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Madsen, Jens
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Teeling, Jessica
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Johnston, Sebastian L.
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MacLennan, Calman A.
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Balfe, Peter
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Henderson, Ian R.
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Piddock, Laura J.V.
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Cunningham, Adam F.
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McKeating, Jane A.
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Benedikz, Elizabeth K., Bailey, Dalan, Cook, Charlotte N.L., Gonçalves-Carneiro, Daniel, Buckner, Michelle M.C., Blair, Jessica M.A., Wells, Timothy J., Fletcher, Nicola F., Goodall, Margaret, Flores-Langarica, Adriana, Kingsley, Robert A., Madsen, Jens, Teeling, Jessica, Johnston, Sebastian L., MacLennan, Calman A., Balfe, Peter, Henderson, Ian R., Piddock, Laura J.V., Cunningham, Adam F. and McKeating, Jane A. (2019) Bacterial flagellin promotes viral entry via an NF-kB and Toll Like Receptor 5 dependent pathway. Scientific Reports, 9 (1), [7903]. (doi:10.1038/s41598-019-44263-7).

Record type: Article

Abstract

Viruses and bacteria colonize hosts by invading epithelial barriers. Recent studies have shown that interactions between the microbiota, pathogens and the host can potentiate infection through poorly understood mechanisms. Here, we investigated whether diverse bacterial species could modulate virus internalization into host cells, often a rate-limiting step in establishing infections. Lentiviral pseudoviruses expressing influenza, measles, Ebola, Lassa or vesicular stomatitis virus envelope glycoproteins enabled us to study entry of viruses that exploit diverse internalization pathways. Salmonella Typhimurium, Escherichia coli and Pseudomonas aeruginosa significantly increased viral uptake, even at low bacterial frequencies. This did not require bacterial contact with or invasion of host cells. Studies determined that the bacterial antigen responsible for this pro-viral activity was the Toll-Like Receptor 5 (TLR5) agonist flagellin. Exposure to flagellin increased virus attachment to epithelial cells in a temperature-dependent manner via TLR5-dependent activation of NF-ΚB. Importantly, this phenotype was both long lasting and detectable at low multiplicities of infection. Flagellin is shed from bacteria and our studies uncover a new bystander role for this protein in regulating virus entry. This highlights a new aspect of viral-bacterial interplay with significant implications for our understanding of polymicrobial-associated pathogenesis.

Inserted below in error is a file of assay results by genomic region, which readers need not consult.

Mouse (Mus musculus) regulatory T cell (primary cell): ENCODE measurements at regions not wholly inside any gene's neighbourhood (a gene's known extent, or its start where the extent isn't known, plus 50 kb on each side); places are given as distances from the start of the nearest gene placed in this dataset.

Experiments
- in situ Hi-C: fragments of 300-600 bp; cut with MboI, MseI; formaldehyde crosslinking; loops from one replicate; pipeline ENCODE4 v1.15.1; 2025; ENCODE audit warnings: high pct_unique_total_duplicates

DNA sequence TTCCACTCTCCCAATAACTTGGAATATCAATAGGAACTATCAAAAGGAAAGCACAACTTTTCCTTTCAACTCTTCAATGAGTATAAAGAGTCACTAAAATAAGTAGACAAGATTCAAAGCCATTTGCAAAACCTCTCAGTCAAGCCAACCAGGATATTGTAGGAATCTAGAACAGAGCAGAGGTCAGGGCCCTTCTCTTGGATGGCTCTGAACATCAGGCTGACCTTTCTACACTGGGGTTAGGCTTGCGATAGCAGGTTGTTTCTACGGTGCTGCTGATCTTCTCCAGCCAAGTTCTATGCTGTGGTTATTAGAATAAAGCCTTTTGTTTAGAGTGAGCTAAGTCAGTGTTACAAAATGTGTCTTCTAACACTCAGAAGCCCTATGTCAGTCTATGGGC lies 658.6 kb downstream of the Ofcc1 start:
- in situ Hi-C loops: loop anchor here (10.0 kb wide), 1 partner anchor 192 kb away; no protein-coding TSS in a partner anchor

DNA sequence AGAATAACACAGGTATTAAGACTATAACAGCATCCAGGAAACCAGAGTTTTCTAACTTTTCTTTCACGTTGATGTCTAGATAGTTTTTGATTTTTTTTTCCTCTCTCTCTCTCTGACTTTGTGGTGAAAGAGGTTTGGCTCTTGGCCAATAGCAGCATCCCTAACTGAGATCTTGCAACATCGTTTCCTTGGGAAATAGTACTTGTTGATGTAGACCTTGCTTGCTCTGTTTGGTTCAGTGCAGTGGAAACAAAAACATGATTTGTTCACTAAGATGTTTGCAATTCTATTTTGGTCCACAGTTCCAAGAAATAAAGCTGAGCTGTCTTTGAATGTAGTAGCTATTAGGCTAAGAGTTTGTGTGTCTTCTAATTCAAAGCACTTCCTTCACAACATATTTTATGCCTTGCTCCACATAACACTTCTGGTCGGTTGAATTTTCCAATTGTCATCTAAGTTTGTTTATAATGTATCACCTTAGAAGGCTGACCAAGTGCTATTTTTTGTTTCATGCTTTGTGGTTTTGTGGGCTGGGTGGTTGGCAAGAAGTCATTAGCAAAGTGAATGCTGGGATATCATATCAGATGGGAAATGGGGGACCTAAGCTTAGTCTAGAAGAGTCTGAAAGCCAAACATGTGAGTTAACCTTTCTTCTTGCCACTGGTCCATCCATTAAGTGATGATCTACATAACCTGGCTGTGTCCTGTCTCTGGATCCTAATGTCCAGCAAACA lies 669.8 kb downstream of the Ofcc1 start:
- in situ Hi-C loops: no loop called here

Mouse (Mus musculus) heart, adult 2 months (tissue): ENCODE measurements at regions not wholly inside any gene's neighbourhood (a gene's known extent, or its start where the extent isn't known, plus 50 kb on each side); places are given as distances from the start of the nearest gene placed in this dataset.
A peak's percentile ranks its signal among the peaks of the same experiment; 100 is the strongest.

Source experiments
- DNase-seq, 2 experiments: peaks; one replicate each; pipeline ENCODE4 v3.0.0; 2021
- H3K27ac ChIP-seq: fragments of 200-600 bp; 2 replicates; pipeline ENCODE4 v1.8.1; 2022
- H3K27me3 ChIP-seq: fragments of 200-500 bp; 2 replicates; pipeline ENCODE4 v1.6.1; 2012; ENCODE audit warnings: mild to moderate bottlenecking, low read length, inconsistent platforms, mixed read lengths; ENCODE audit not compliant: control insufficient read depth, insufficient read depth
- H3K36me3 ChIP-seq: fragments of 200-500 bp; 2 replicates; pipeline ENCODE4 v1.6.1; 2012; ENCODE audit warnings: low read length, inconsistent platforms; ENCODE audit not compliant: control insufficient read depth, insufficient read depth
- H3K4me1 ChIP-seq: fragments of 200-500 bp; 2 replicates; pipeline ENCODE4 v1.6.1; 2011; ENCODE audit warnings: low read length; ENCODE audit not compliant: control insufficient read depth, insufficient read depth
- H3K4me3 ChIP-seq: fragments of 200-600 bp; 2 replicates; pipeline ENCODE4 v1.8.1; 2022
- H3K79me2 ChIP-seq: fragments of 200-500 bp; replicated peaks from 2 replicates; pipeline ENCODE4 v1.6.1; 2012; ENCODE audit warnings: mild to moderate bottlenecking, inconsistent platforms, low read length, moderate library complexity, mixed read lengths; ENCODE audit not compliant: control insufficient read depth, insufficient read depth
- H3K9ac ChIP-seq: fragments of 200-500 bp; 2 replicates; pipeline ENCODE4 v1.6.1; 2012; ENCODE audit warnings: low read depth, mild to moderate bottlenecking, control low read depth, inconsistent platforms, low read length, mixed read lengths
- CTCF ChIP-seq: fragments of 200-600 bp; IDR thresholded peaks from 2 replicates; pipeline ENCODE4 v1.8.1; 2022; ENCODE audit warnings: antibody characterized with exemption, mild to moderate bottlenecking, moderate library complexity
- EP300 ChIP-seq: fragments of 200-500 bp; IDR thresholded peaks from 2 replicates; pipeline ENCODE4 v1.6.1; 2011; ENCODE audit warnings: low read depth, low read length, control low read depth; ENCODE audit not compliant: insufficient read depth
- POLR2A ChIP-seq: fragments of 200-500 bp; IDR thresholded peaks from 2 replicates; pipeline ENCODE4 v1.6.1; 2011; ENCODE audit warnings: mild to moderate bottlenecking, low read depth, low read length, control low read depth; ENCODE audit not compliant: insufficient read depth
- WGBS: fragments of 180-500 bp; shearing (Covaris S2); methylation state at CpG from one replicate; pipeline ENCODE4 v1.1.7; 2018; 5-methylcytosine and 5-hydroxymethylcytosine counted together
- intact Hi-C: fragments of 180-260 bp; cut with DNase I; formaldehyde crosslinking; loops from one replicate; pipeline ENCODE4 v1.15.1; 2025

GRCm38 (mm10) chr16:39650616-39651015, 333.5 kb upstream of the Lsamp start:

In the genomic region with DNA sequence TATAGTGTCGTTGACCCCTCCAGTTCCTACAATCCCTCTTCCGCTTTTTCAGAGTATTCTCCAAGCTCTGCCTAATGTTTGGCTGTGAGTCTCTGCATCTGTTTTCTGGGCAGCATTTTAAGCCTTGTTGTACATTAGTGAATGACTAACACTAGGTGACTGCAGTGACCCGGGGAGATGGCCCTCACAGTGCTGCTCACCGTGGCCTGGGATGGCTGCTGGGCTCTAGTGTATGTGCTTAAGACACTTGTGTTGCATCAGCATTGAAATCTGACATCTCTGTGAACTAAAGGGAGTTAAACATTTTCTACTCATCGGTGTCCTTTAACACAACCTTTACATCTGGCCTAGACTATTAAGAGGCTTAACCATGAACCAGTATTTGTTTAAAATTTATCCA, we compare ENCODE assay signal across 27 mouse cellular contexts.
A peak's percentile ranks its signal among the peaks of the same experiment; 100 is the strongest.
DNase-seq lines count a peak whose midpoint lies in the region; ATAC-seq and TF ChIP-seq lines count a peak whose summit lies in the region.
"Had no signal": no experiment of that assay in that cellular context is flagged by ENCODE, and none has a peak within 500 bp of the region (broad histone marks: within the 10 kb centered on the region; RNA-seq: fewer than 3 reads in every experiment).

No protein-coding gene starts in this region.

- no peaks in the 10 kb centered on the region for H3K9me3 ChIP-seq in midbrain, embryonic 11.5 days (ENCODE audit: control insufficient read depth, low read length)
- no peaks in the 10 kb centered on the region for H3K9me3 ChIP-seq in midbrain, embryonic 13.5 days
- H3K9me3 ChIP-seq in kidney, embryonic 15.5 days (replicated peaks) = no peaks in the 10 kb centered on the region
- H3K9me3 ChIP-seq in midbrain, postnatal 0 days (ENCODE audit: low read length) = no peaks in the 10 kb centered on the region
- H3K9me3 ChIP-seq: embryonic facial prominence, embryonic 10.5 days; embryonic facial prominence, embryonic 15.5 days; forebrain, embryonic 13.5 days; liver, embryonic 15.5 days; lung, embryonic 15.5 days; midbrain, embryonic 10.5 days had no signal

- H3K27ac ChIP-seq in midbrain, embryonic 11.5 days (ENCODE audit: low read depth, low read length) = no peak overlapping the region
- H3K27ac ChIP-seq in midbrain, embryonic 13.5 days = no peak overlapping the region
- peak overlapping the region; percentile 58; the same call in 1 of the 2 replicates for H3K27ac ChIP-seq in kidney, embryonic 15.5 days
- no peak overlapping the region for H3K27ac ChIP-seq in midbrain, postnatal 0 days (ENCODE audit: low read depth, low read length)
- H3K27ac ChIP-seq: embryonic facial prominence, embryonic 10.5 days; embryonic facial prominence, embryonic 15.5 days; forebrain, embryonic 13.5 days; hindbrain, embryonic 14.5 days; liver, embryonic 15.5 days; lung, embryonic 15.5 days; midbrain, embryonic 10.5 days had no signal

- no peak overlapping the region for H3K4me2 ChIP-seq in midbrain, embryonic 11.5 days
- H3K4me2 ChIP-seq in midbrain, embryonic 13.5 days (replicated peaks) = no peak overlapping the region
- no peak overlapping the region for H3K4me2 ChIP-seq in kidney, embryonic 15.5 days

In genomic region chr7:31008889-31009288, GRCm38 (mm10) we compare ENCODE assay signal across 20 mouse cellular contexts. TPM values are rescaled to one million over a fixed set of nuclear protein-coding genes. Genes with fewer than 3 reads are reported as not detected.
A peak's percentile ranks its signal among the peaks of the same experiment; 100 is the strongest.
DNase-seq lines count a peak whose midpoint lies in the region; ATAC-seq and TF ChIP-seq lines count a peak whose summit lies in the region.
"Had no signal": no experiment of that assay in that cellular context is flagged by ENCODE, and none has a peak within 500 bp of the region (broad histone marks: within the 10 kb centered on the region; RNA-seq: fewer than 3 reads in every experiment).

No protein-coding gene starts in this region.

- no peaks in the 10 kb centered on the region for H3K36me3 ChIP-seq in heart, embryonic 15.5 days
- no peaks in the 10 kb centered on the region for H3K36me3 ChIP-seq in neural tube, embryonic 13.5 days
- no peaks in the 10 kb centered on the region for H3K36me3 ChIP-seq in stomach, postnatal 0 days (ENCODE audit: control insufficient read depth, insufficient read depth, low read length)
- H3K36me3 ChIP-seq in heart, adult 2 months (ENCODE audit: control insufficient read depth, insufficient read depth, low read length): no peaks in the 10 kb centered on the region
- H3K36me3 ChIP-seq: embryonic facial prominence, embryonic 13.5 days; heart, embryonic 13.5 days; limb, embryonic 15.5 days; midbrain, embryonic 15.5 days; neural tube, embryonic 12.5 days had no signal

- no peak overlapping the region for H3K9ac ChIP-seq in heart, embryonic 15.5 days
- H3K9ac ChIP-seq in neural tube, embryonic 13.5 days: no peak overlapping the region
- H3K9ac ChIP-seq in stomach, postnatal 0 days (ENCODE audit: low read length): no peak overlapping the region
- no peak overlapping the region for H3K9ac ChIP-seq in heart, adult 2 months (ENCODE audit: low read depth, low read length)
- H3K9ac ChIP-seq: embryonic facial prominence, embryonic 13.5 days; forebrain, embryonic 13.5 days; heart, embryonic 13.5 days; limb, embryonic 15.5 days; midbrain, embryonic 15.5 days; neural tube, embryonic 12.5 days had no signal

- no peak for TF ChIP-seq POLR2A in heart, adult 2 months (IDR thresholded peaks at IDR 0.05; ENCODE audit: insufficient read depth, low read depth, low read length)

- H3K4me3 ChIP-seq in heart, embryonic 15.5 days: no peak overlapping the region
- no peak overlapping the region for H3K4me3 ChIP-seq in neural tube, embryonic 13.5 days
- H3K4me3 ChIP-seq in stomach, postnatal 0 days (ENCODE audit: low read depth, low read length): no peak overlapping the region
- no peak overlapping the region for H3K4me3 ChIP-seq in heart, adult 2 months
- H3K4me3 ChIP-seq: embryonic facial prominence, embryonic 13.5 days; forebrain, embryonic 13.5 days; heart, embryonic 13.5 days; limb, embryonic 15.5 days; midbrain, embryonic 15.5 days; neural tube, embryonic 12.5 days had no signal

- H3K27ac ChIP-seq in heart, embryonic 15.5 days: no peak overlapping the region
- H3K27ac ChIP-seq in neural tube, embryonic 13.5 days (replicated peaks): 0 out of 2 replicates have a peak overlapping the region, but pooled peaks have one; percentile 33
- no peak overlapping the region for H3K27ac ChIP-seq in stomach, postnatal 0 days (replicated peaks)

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s41598-019-44263-7 - Version of Record
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More information

Accepted/In Press date: 9 May 2019
e-pub ahead of print date: 27 May 2019
Published date: 1 December 2019

Identifiers

Local EPrints ID: 431785
URI: http://eprints.soton.ac.uk/id/eprint/431785
ISSN: 2045-2322
PURE UUID: 05fd75dc-b88a-4737-b369-b48c234a33d2
ORCID for Jens Madsen: ORCID iD orcid.org/0000-0003-1664-7645
ORCID for Jessica Teeling: ORCID iD orcid.org/0000-0003-4004-7391

Catalogue record

Date deposited: 17 Jun 2019 16:30
Last modified: 26 Nov 2021 02:52

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Contributors

Author: Elizabeth K. Benedikz
Author: Dalan Bailey
Author: Charlotte N.L. Cook
Author: Daniel Gonçalves-Carneiro
Author: Michelle M.C. Buckner
Author: Jessica M.A. Blair
Author: Timothy J. Wells
Author: Nicola F. Fletcher
Author: Margaret Goodall
Author: Adriana Flores-Langarica
Author: Robert A. Kingsley
Author: Jens Madsen ORCID iD
Author: Jessica Teeling ORCID iD
Author: Sebastian L. Johnston
Author: Calman A. MacLennan
Author: Peter Balfe
Author: Ian R. Henderson
Author: Laura J.V. Piddock
Author: Adam F. Cunningham
Author: Jane A. McKeating